Jane Vachon: (603) 271-3211
Jon Charpentier: (603) 271-3211
August 8, 2014
Hot Weather Fishing, Loons & Lead, A Future for Salt Marshes? – All in NH Wildlife Journal
MEDIA: For hi-res image of the magazine cover, click on image below.
CONCORD, N.H. – Explore the cool side of hot-weather fishing in the July-August 2014 issue of NH Wildlife Journal. Fisheries biologists Andrew Schafermeyer and Don Miller offer a fitting tribute to this liberating, laid-back time of year to be on the water.
Also in this issue, enjoy a gallery of amazing photos of common loons, and find out how anglers, paddlers and others can help protect these iconic birds. Anglers are being encouraged to switch to non-lead tackle in advance of a new law going into effect in 2016 that bans the sale and use of all lead sinkers and jigs that weigh one ounce or less.
Then head for the coast and ponder the fate of one of New Hampshire's most diverse ecosystems, the salt marsh, as reported by GraniteGeek science columnist David Brooks. N.H. Fish and Game has established sentinel sites to measure changes happening throughout the state's 6,200 acres of salt marsh as sea levels and temperatures rise.
Regular columns in the magazine bring you lots more information, from how to fillet a fish to keeping bears out of your back yard. Naturalist'sNotebook profiles the "porcupine of the sea," the green sea urchin. Turn to the entertaining Warden's Watch column for the day-to-day adventures of Fish and Game Conservation Officers.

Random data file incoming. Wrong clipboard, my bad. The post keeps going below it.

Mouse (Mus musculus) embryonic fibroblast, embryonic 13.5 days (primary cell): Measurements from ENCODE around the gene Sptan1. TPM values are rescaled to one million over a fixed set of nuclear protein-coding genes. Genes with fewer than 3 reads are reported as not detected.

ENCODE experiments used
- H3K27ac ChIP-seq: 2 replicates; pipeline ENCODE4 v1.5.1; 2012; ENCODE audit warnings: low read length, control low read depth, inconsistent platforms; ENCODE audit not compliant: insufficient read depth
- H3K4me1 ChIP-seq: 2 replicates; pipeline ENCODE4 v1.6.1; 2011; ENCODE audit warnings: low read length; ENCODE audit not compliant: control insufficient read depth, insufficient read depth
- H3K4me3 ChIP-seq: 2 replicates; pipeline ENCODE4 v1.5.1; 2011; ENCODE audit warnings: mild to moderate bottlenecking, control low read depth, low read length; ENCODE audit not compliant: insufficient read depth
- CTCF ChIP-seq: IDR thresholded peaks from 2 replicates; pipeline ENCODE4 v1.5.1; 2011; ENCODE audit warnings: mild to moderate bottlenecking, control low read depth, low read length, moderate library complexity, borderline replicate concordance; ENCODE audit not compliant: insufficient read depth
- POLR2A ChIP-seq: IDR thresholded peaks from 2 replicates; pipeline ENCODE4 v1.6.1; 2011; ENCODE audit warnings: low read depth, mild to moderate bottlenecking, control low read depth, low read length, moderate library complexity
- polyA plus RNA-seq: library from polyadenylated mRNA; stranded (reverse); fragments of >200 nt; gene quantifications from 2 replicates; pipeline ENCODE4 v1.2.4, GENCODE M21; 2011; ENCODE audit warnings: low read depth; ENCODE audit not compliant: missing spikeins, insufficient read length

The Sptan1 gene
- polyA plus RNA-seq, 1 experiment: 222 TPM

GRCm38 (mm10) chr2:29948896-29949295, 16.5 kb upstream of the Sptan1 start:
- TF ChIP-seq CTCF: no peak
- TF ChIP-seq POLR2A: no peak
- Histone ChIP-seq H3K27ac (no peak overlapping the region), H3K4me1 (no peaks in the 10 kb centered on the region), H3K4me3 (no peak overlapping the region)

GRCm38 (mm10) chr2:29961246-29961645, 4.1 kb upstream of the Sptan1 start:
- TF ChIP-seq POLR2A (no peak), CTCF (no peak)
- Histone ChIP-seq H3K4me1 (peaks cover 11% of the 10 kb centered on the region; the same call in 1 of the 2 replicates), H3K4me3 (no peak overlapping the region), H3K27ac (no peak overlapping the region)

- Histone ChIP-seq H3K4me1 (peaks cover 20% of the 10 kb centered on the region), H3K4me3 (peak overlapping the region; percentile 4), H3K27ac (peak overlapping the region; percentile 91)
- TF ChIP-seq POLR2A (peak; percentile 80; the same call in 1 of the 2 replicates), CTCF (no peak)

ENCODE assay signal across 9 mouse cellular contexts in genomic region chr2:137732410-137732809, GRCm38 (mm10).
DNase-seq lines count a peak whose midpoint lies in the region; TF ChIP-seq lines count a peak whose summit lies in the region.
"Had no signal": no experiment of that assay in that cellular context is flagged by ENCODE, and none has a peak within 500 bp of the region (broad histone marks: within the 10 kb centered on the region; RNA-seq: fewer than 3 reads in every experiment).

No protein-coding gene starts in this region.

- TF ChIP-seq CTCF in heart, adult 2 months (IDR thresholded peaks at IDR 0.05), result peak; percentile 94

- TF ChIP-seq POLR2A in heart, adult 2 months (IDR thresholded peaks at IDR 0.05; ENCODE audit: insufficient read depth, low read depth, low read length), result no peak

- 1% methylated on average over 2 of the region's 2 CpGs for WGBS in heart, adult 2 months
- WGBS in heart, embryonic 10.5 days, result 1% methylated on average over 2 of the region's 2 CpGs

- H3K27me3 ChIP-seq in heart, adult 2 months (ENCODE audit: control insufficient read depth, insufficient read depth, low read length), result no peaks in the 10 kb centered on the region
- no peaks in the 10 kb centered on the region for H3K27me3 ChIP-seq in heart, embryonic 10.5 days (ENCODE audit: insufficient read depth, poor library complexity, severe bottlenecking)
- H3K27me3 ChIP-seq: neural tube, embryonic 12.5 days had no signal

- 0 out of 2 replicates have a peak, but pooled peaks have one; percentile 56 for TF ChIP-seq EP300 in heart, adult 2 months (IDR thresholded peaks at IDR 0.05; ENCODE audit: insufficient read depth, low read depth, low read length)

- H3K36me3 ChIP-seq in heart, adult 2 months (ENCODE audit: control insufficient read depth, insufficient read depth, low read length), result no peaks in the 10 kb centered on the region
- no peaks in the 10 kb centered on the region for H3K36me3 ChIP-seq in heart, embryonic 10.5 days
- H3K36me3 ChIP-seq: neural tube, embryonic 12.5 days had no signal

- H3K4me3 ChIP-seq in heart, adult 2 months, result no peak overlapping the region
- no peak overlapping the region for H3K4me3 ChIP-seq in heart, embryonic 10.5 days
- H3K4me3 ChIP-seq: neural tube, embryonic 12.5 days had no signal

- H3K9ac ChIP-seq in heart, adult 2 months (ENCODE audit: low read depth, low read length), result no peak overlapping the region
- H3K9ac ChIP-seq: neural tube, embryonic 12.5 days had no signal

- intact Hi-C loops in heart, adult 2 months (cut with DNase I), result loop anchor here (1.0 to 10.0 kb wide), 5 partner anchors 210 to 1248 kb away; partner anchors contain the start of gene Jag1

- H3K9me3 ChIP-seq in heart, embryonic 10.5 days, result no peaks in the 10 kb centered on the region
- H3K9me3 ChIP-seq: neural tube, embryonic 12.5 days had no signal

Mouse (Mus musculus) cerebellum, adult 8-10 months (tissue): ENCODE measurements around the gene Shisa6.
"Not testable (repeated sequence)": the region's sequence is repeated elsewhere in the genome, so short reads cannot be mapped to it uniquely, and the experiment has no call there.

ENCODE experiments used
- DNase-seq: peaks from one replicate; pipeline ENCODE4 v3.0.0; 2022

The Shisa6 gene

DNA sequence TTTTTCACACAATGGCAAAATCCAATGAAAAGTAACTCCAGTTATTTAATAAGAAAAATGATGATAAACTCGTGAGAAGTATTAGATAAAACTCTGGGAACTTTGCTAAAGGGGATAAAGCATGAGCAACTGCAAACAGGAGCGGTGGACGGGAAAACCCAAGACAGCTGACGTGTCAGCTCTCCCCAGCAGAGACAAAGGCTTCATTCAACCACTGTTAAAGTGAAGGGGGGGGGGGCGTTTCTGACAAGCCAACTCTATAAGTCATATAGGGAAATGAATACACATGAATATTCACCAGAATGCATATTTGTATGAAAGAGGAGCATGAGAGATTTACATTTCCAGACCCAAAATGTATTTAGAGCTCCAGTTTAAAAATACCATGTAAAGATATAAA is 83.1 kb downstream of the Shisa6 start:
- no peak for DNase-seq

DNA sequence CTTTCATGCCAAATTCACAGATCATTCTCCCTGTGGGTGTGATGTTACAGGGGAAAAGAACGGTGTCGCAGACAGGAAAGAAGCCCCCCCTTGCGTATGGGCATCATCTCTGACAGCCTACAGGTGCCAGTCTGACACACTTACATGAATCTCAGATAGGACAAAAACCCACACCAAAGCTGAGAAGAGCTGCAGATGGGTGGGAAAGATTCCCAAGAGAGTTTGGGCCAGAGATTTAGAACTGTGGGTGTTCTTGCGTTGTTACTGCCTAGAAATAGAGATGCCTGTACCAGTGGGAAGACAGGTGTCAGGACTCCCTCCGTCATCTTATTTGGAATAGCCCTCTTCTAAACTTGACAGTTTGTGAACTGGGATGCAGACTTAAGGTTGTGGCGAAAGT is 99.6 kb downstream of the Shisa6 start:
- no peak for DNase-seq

Not a subscriber to New Hampshire Wildlife Journal? The magazine is published 6 times a year by the New Hampshire Fish and Game Department. Subscriptions are just $12 for one year -- that's 40% off the cover price -- or $20 for two years. A great gift idea!
Read sample articles and find a print-and-mail subscription form at wildnh.com/Wildlife_Journal/WJ_mag.htm. Subscribe by August 22, 2014, and we'll send you the current issue absolutely free.
To subscribe online, visit wildnh.com/Wildlife_Journal/WJ_mag.htm and click on the link for our partner, Kittery Trading Post (free issue not available for online subscriptions).
New Hampshire Wildlife Journal magazine contains no commercial advertising. Subscription revenue helps the New Hampshire Fish and Game Department conserve and manage the state's fish and wildlife, promote conservation education and create opportunities for outdoor recreation in the Granite State. Visit wildnh.com.
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